Diet and Atrial Fibrillation

Following the right diet may help you decrease the frequency of afib episodes, or reduce your risk of developing the condition in the first place.

Eating too much salt, for example, can raise your blood pressure, putting you at greater risk for afib.

Caffeine is also a common culprit, as it can raise your heart rate and make your heart’s impulses more erratic.

Alcohol, even in quantities that don’t seem excessive, can trigger an afib episode and should be consumed in moderation or avoided altogether.

Even foods with a healthy reputation, such as leafy green vegetables and kimchi, may cause problems depending on the specifics of your heart health.

Mental Health and Atrial Fibrillation

It’s well known that people with afib are at higher risk for depression and anxiety, possibly due at least in part to the stress and uncertainty of living with the condition.

But the link between afib and depression may also work in the opposite direction, with symptoms of depression raising the risk for developing afib in the future.

It’s possible that taking steps to address your mental health and well-being — including both professional help and self-care measures, like yoga and exercise — may reduce your risk of afib and other heart conditions.

If you think you might be depressed, a mental health professional can help make sure you get the evaluation and treatment you need.

Complications of Atrial Fibrillation

Atrial fibrillation is considered a dangerous health condition, even if it doesn’t cause immediate chest pain, heart palpitations, or other troubling symptoms.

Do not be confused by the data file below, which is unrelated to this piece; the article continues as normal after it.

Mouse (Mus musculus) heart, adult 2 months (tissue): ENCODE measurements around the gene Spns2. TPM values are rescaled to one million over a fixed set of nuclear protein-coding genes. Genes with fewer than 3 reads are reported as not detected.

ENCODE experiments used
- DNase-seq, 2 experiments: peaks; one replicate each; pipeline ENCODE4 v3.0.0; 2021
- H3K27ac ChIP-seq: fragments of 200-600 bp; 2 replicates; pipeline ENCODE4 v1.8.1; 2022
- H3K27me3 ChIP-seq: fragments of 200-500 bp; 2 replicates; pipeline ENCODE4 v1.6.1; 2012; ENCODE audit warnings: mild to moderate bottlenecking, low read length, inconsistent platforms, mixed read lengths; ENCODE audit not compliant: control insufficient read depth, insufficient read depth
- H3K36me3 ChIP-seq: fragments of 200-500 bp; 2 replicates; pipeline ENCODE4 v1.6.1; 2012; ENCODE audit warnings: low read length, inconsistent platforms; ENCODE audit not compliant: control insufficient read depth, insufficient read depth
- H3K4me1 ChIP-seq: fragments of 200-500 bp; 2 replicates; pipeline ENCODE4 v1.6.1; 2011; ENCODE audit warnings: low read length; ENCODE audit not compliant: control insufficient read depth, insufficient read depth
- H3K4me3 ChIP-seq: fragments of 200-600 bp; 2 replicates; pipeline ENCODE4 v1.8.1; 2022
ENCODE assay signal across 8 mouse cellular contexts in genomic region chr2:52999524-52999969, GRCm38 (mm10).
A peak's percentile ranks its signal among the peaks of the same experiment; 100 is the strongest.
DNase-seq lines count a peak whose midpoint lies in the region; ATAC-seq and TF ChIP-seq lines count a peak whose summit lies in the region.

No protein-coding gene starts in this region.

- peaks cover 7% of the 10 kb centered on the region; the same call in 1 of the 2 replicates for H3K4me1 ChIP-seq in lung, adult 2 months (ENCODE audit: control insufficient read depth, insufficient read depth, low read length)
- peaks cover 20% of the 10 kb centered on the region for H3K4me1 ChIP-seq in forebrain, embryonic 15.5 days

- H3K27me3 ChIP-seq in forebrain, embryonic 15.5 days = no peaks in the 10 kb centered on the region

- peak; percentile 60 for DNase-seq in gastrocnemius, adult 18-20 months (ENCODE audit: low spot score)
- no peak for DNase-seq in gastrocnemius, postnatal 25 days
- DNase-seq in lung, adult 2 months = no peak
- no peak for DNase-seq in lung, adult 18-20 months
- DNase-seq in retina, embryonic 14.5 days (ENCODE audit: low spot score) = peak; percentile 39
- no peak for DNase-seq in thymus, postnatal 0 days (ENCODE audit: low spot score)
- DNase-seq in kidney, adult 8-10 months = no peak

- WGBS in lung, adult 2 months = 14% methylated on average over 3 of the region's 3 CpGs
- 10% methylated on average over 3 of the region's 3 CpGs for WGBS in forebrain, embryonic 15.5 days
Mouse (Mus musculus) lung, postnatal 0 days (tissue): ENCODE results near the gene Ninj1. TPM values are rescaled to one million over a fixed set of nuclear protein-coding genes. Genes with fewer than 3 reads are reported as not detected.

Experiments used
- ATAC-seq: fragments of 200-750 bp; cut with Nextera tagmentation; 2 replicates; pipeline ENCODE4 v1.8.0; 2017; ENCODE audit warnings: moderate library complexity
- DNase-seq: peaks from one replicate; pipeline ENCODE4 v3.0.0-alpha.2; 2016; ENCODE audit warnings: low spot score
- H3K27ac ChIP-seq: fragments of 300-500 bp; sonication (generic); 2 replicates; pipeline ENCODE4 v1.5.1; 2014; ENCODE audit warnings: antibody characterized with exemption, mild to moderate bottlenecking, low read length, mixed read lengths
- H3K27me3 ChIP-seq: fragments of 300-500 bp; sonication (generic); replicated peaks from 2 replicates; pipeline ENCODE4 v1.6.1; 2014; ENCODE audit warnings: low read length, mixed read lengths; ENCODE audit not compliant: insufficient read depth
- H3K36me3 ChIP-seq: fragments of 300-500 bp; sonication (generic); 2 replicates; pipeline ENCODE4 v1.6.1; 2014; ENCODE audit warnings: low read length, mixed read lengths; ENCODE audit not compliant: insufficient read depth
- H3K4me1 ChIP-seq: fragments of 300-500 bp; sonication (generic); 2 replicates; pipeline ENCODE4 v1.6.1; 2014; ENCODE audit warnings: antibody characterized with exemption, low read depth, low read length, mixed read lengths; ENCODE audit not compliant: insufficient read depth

Many people live for years without developing noticeable problems from their afib, but it can put you at risk for future problems in a couple of different ways, such as making it easier for blood clots to form and reducing your heart’s ability to pump blood.

Two of the most common complications of atrial fibrillation include:

Blood Clots When blood pools in the heart because it isn’t pumped effectively due to afib, it can form clots that may travel to other areas of the body. These clots may block blood flow to organs.

Heart Failure If afib reduces your heart’s ability to pump blood, your body may not get all the blood it needs.

Other possible complications from afib include: 

  • Stroke (when a blood clot travels to the brain)
  • Heart attack
  • Sudden cardiac arrest

READ MORE ON ATRIAL FIBRILLATION

Research and Statistics: How Many People Have Atrial Fibrillation?

It’s estimated that about 5.3 million people in the United States have atrial fibrillation, according to a study published in April 2018 in the journal PLoS One. (4) Nearly 700,000 of these cases are undiagnosed.

The rate of afib is about 10 percent in adults ages 65 and older, and just under 1 percent in adults ages 18 to 64.

Because the risk for afib increases as you get older, and women tend to live longer than men, more women than men have the condition.

Black Americans and Atrial Fibrillation

The risk for atrial fibrillation is higher in Americans of European descent than in African Americans, according to the Centers for Disease Control and Prevention (CDC).

In a study published in July 201 in JAMA Cardiology, researchers tracked more than 15,000 participants over decades and found that the risk of afib was 8.1 per 1,000 person-years for white participants, and only 5.8 per 1,000 person-years for Black participants. (6) But among Black participants who did develop afib, there was a higher risk of stroke, heart failure, and death.